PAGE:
House prices in 20 U.S. cities declined at the fastest pace on record in August, according to figures released Tuesday.

The S&P/Case-Shiller home-price index, a closely watched barometer of the U.S. housing market, dropped 16.6% in August from a year earlier, as forecast, after a 16.3% decline in July. The gauge has fallen every month since January of last year.

The decrease in property values, which helped boost real estate sales last month to the highest level of the year, will probably intensify in coming months as credit markets continue to tighten, which threatens to dry up mortgage financing.

Prolonged price declines may push even more houses into foreclosure, weakening consumer spending and the economy.

"There's still quite a bit further for prices to go down, even though the volume has probably bottomed out," William Cheney, the chief economist at Manulife Financial Corp.'s John Hancock Financial Services Inc., said in an interview Tuesday. "Prices will probably find a bottom sometime next year."

Home prices fell 1% in August from the prior month after declining 0.9% in July, the report showed. The figures are not adjusted for seasonal effects, so economists prefer to focus on year-over-year changes instead of month-to-month changes.

For a fifth consecutive month, all regions showed a decrease in prices in August compared with a year earlier, led by 31% declines in Phoenix and Las Vegas.

Just two markets, Cleveland and Boston, showed an increase in property values from the prior month. In July six cities showed an increase.

"The downturn in residential real estate prices continued, with very few bright spots in the data," David Blitzer, the chairman of the index committee at Standard & Poor's, said in a press release.

Robert Shiller, the chief economist at MacroMarkets LLC and a professor at Yale University, and Karl Case, an economics professor at Wellesley College, created the home-price index using research from the 1980s.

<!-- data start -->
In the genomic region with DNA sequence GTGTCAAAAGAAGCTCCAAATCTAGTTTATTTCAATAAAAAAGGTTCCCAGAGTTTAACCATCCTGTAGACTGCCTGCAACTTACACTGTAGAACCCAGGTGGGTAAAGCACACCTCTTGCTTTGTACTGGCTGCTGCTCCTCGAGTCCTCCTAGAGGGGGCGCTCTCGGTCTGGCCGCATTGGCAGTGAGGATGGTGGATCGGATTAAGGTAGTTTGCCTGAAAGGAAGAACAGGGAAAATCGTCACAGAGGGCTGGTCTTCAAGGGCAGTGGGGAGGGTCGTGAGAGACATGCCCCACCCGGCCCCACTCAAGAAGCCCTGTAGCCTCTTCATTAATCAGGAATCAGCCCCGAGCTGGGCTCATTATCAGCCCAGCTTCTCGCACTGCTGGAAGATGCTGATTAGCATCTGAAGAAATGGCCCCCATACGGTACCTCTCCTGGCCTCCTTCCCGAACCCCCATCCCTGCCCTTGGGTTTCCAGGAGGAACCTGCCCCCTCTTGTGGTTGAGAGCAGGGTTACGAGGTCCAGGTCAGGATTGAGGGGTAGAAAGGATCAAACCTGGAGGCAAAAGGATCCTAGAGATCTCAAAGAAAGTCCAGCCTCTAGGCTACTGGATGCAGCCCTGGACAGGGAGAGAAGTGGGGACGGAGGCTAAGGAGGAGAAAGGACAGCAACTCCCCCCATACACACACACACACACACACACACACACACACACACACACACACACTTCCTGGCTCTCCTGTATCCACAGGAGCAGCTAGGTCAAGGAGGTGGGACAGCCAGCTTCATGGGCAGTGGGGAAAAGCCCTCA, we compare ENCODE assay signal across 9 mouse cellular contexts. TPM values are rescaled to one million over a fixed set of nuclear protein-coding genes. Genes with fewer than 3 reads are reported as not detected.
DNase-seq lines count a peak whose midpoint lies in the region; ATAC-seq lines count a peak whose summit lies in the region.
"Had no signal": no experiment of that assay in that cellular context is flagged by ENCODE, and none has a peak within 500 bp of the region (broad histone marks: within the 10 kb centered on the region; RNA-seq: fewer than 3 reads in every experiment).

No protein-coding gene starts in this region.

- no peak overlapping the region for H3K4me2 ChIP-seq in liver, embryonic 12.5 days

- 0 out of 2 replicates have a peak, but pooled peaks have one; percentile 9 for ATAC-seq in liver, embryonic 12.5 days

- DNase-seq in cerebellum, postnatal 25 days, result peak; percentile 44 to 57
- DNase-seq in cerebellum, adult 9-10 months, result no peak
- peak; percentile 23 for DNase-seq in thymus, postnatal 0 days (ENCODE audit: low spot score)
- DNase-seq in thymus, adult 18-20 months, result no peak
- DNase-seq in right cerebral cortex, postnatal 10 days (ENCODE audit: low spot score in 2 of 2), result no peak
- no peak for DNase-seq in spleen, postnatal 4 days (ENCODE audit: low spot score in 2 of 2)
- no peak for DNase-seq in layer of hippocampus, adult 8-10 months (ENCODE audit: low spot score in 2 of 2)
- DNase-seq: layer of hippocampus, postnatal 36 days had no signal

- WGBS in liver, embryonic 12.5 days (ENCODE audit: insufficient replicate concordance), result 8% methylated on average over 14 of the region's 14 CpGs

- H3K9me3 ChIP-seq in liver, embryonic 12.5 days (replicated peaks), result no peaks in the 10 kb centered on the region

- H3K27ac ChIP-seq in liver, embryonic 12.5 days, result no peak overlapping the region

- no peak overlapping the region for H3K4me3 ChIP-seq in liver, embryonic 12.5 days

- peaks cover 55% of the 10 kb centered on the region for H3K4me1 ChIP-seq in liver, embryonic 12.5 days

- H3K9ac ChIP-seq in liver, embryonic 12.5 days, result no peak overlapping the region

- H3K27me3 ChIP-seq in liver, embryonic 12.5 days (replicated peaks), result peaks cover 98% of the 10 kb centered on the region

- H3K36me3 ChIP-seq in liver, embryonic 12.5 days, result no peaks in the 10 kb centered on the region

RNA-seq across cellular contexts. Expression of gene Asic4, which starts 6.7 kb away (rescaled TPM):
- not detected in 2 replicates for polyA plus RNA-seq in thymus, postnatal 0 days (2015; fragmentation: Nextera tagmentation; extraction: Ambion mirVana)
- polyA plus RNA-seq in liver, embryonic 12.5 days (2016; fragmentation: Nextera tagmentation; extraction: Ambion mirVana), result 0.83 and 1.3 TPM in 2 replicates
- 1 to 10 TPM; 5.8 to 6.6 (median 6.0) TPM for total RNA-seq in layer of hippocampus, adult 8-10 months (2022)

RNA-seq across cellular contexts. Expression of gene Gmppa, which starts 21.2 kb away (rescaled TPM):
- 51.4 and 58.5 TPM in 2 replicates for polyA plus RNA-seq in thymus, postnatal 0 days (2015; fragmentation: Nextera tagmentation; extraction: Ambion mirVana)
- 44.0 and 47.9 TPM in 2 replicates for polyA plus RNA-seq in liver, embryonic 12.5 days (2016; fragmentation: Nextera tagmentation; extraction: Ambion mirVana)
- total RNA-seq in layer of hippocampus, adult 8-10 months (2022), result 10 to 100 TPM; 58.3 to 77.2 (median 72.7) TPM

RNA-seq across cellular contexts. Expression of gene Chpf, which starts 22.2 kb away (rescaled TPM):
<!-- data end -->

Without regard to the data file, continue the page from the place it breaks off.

Some reports this month indicated that falling prices have spurred consumers to make purchases.

New and previously owned houses sold at a combined annual pace of 5.644 million in September, the most since November of last year, according to figures from the Commerce Department and National Association of Realtors.

Sales of distressed properties accounted for 35% to 40% of last month's total, the agents' group said.

The median price of an existing home fell 9% in September from a year earlier, according to the Realtor group. The median price of new houses fell 9.1% in September from a year earlier, the Commerce Department reported Monday.

Foreclosure filings increased 71% in the third quarter from a year earlier, according to RealtyTrac, an Irvine, Calif., seller of foreclosure data. It said 765,558 U.S. properties got a default notice, were warned of a pending auction, or were foreclosed on in the quarter, the most since records began in January 2005.

Declining home construction has subtracted from growth since the first quarter of 2006. The downturn is likely to remain a drag on the economy for the next few quarters, economists said.

Ryland Group Inc., a home builder based in Calabasas, Calif., reported a wider third-quarter loss last week and said foreclosed properties are driving down the value of Ryland-built homes.

Ryland's chief executive officer, Chad Dreier, said during a conference call last week that falling home prices in many parts of the country are preventing potential buyers from selling their houses and purchasing another one.

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